Back in 2012, then Newark, New Jersey mayor Cory Booker went on Meet the Press and defended Mitt Romney from criticisms over the Republican presidential candidate’s career at Bain Capital, urging President Obama and other Democrats to “stop attacking private equity” and calling such attacks “nauseating.”
Since that infamous appearance, Booker has done much to refine his image. Soon after, he took to YouTube to walk back his comments shielding private equity. Upon taking office in the Senate, he has voted against Wall Street interests, pledged his support for Bernie Sanders’ Medicare For All plan and sworn off corporate PAC money. And during his 2020 presidential run he has styled himself as an unabashed progressive.
Yet the sources of Booker’s campaign funding for his senatorial campaign committee during the most recent cycle suggest he still has a long way to go to convince skeptical progressive voters that he’s really turned over a new, populist leaf. Even as Booker was publicly repositioning himself as a stalwart progressive, he continued to receive money from firms and organizations that lobby, work for, or are otherwise connected to the very industries he would, in theory, have to challenge as president.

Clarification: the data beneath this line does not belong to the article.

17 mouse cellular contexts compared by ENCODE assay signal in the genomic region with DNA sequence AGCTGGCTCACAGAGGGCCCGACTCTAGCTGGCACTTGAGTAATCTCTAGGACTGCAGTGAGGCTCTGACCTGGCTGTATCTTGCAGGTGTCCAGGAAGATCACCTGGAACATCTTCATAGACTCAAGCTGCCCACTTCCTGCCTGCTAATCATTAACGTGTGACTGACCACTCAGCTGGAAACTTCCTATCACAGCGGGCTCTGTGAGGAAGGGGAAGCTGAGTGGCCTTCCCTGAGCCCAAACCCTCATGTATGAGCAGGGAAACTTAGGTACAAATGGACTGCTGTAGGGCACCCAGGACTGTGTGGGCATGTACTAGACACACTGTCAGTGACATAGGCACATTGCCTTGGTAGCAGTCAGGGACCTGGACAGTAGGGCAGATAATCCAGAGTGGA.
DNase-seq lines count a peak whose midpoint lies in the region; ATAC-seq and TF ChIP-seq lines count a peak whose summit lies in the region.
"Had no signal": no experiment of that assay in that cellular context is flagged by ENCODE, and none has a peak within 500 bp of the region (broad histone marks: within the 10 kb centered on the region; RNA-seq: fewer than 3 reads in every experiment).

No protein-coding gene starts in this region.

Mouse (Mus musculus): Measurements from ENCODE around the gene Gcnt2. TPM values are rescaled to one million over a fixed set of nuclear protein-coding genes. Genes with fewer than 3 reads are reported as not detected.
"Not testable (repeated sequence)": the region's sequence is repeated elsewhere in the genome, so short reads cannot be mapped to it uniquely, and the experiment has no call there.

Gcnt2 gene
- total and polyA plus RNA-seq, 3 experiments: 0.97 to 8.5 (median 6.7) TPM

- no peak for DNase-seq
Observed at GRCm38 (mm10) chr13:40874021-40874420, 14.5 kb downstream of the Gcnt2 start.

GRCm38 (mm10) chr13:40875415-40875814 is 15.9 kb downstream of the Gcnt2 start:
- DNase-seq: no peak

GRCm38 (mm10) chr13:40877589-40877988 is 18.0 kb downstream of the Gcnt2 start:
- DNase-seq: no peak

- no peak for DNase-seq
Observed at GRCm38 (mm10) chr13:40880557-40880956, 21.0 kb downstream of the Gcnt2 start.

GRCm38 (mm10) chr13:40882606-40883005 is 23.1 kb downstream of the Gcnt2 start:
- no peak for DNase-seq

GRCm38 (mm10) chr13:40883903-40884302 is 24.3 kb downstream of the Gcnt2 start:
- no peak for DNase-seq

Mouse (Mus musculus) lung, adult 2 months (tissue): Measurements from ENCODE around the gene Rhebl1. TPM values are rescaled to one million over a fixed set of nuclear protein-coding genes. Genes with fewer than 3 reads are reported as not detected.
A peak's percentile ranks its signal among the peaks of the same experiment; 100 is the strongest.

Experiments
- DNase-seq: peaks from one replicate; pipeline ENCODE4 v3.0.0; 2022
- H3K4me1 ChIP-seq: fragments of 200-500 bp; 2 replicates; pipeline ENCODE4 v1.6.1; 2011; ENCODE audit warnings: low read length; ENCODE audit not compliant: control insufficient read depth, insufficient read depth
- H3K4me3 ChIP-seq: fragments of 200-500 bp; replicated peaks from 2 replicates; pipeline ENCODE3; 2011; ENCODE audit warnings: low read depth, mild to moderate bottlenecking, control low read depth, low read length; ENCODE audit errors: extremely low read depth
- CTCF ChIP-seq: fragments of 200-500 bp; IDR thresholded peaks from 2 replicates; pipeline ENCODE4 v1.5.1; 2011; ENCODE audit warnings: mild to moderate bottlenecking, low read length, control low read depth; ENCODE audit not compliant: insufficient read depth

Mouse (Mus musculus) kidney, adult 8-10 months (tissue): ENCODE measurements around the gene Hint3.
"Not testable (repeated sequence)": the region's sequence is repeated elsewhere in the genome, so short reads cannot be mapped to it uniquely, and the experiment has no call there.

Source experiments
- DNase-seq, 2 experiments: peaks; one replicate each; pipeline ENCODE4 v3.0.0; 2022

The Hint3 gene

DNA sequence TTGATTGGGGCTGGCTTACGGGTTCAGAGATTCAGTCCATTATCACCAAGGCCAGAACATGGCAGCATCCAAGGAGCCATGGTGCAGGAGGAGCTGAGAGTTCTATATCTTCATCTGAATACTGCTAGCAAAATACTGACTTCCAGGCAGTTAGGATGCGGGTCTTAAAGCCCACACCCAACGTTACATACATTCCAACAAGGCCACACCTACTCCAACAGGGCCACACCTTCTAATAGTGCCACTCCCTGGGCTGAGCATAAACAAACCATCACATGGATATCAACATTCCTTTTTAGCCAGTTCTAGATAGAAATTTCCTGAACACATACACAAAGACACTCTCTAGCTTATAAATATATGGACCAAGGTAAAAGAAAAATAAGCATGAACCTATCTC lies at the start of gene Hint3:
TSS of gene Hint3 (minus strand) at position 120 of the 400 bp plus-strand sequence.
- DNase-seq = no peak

Despite rejecting corporate PAC money in February 2018, he still received large amounts of contributions that year from individuals working in industries and lobbying firms whose interests run counter to many progressives’ most cherished policy goals. Among his current top contributors were individuals from major Wall Street firms such as Goldman Sachs, Morgan Stanley, Prudential Financial and private equity firm Apollo Global Management.